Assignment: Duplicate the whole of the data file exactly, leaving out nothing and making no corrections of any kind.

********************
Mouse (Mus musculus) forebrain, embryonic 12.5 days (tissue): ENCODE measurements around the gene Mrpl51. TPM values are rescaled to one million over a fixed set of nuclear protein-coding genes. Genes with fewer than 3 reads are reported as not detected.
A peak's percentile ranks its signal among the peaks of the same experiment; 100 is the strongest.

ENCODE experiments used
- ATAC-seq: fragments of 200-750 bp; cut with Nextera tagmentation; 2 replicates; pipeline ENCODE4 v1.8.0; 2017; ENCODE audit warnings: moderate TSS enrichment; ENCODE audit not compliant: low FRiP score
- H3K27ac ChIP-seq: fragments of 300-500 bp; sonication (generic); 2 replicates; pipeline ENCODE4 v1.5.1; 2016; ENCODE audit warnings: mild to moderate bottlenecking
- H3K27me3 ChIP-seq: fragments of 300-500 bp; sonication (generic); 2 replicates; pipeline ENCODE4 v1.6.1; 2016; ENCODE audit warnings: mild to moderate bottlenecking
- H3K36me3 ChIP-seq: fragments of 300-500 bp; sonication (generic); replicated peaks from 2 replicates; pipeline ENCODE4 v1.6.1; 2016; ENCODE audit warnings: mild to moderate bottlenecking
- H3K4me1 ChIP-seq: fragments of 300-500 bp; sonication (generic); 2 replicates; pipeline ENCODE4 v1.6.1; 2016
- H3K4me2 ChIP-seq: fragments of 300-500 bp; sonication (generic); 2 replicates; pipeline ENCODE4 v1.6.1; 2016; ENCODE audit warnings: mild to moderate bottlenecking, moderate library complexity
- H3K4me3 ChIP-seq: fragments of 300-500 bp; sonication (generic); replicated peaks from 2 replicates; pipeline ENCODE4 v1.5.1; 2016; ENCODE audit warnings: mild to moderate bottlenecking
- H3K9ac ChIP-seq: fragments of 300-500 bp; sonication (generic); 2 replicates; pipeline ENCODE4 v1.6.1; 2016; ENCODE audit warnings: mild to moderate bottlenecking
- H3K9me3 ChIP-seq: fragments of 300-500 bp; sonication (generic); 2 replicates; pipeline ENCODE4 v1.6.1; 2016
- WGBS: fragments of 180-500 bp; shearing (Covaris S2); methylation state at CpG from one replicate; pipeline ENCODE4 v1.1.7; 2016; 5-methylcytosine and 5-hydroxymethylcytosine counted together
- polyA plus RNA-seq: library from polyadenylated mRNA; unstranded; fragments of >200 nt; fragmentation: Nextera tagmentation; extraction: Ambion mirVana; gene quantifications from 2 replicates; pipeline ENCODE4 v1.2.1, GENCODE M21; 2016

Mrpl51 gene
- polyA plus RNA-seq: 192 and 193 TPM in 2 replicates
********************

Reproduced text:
Mouse (Mus musculus) forebrain, embryonic 12.5 days (tissue): ENCODE measurements around the gene Mrpl51. TPM values are rescaled to one million over a fixed set of nuclear protein-coding genes. Genes with fewer than 3 reads are reported as not detected.
A peak's percentile ranks its signal among the peaks of the same experiment; 100 is the strongest.

ENCODE experiments used
- ATAC-seq: fragments of 200-750 bp; cut with Nextera tagmentation; 2 replicates; pipeline ENCODE4 v1.8.0; 2017; ENCODE audit warnings: moderate TSS enrichment; ENCODE audit not compliant: low FRiP score
- H3K27ac ChIP-seq: fragments of 300-500 bp; sonication (generic); 2 replicates; pipeline ENCODE4 v1.5.1; 2016; ENCODE audit warnings: mild to moderate bottlenecking
- H3K27me3 ChIP-seq: fragments of 300-500 bp; sonication (generic); 2 replicates; pipeline ENCODE4 v1.6.1; 2016; ENCODE audit warnings: mild to moderate bottlenecking
- H3K36me3 ChIP-seq: fragments of 300-500 bp; sonication (generic); replicated peaks from 2 replicates; pipeline ENCODE4 v1.6.1; 2016; ENCODE audit warnings: mild to moderate bottlenecking
- H3K4me1 ChIP-seq: fragments of 300-500 bp; sonication (generic); 2 replicates; pipeline ENCODE4 v1.6.1; 2016
- H3K4me2 ChIP-seq: fragments of 300-500 bp; sonication (generic); 2 replicates; pipeline ENCODE4 v1.6.1; 2016; ENCODE audit warnings: mild to moderate bottlenecking, moderate library complexity
- H3K4me3 ChIP-seq: fragments of 300-500 bp; sonication (generic); replicated peaks from 2 replicates; pipeline ENCODE4 v1.5.1; 2016; ENCODE audit warnings: mild to moderate bottlenecking
- H3K9ac ChIP-seq: fragments of 300-500 bp; sonication (generic); 2 replicates; pipeline ENCODE4 v1.6.1; 2016; ENCODE audit warnings: mild to moderate bottlenecking
- H3K9me3 ChIP-seq: fragments of 300-500 bp; sonication (generic); 2 replicates; pipeline ENCODE4 v1.6.1; 2016
- WGBS: fragments of 180-500 bp; shearing (Covaris S2); methylation state at CpG from one replicate; pipeline ENCODE4 v1.1.7; 2016; 5-methylcytosine and 5-hydroxymethylcytosine counted together
- polyA plus RNA-seq: library from polyadenylated mRNA; unstranded; fragments of >200 nt; fragmentation: Nextera tagmentation; extraction: Ambion mirVana; gene quantifications from 2 replicates; pipeline ENCODE4 v1.2.1, GENCODE M21; 2016

Mrpl51 gene
- polyA plus RNA-seq: 192 and 193 TPM in 2 replicates